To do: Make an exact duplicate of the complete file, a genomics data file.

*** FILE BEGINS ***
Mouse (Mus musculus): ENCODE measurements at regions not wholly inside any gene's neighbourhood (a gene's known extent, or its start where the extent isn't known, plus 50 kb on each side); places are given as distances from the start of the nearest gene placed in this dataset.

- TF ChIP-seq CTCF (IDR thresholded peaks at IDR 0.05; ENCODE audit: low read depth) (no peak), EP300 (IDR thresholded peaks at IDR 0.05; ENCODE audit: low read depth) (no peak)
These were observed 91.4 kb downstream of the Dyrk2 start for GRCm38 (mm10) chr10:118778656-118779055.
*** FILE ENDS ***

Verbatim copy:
Mouse (Mus musculus): ENCODE measurements at regions not wholly inside any gene's neighbourhood (a gene's known extent, or its start where the extent isn't known, plus 50 kb on each side); places are given as distances from the start of the nearest gene placed in this dataset.

- TF ChIP-seq CTCF (IDR thresholded peaks at IDR 0.05; ENCODE audit: low read depth) (no peak), EP300 (IDR thresholded peaks at IDR 0.05; ENCODE audit: low read depth) (no peak)
These were observed 91.4 kb downstream of the Dyrk2 start for GRCm38 (mm10) chr10:118778656-118779055.